A Bundjalung artist of the Djanbun clan, Bronwyn Bancroft has been making her distinctive mark on the Australian arts for over 30 years. A practising artist, she works across a wide range of mediums, from painting and collage to literature and textile and fashion designs. After establishing her fashion outlet Designer Aboriginals in 1985, Bancroft became the first Australian designer to be invited to show her work in Paris. Not content with success in the fashion and art worlds (her paintings are held by the National Gallery, AGNSW and Art Gallery of WA), Bancroft went on to become a founding member of the Boomali’s Aboriginal Artist Co-Op, a watershed organisation in the contemporary urban Indigenous art movement.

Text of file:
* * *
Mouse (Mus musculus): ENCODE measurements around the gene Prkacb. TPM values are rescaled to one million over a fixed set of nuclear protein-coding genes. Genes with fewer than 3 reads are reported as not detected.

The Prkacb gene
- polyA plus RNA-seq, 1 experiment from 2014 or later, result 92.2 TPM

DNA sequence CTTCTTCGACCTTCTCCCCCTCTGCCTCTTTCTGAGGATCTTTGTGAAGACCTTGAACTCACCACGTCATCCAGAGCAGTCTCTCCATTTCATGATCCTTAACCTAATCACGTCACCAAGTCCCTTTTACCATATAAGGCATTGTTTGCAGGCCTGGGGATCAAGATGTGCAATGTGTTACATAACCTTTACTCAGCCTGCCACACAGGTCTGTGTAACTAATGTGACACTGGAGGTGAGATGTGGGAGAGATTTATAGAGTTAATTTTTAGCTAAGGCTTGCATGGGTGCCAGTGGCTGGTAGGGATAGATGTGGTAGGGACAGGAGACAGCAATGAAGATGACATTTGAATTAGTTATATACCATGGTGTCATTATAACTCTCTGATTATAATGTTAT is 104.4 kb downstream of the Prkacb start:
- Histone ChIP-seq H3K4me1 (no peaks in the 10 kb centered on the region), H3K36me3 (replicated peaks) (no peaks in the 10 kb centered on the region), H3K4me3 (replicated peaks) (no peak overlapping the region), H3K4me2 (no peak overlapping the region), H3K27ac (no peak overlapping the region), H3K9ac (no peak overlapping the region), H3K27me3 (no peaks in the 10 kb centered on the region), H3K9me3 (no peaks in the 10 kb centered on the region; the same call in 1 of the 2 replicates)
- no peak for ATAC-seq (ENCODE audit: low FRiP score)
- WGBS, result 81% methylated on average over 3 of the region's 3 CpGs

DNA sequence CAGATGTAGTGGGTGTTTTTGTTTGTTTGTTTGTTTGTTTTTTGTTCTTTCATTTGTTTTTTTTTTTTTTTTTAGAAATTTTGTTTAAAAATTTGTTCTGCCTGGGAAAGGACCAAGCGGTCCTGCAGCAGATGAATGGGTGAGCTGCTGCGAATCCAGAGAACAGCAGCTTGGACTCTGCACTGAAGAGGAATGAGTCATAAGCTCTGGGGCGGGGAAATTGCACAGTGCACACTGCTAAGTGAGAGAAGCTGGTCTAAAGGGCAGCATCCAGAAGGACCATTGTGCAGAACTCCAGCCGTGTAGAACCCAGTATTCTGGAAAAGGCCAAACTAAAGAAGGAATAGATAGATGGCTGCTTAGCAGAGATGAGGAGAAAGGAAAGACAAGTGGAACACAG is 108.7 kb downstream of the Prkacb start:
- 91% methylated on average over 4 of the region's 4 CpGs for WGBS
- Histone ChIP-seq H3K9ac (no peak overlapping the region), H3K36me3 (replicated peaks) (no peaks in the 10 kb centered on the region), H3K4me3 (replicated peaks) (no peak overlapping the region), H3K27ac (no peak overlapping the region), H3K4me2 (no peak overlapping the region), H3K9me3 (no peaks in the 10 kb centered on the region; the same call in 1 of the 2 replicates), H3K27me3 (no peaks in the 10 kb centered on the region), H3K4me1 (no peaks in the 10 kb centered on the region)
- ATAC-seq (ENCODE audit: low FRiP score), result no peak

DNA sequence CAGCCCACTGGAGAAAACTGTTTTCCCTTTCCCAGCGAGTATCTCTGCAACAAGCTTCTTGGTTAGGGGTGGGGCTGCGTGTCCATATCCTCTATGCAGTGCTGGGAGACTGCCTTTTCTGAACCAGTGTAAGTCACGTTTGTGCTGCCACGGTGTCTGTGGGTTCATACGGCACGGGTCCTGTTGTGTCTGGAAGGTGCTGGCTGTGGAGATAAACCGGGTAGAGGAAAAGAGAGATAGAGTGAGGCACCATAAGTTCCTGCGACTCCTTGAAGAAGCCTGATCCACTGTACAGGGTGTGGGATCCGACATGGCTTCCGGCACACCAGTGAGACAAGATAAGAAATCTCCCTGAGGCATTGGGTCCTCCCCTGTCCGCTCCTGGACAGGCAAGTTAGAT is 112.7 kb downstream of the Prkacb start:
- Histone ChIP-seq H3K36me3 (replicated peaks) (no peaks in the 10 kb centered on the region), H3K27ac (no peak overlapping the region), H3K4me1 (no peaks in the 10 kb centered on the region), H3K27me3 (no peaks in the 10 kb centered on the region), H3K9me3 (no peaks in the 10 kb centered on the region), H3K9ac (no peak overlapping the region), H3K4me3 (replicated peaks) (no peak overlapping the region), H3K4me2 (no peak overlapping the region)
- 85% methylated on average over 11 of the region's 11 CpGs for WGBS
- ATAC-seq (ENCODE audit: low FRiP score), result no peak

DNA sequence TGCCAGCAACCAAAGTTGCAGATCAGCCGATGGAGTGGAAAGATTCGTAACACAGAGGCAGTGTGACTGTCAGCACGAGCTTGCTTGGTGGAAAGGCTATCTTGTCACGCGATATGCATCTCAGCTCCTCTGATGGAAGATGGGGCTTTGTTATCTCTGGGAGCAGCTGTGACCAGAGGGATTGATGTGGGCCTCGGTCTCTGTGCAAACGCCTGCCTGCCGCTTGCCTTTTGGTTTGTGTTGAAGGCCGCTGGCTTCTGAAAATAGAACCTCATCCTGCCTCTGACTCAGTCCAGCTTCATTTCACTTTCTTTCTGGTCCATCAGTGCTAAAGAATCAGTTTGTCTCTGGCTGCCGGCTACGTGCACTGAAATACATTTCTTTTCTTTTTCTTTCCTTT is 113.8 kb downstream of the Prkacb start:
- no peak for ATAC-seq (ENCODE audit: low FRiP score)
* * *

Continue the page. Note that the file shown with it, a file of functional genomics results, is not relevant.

Throughout her career, she has continued to produce a well-regarded body of artworks and fashion, as well as remained passionate and active in community activism (particularly about the rights of Aboriginal artists) and as an arts administrator, sitting on and directing countless Indigenous and non-Indigenous art boards over the last three decades. Power, Passion, Politics, currently showing at CarriageWorks, is a retrospective of Bancroft’s work, and the first in-depth examination of this extraordinary artist. Mainly featuring her paintings, the collection also has examples of her designs, and archival footage and photographs.
Until Mar 17, CarriageWorks, 245 Wilson St, Eveleigh, free, 8571 9099, carriageworks.com.au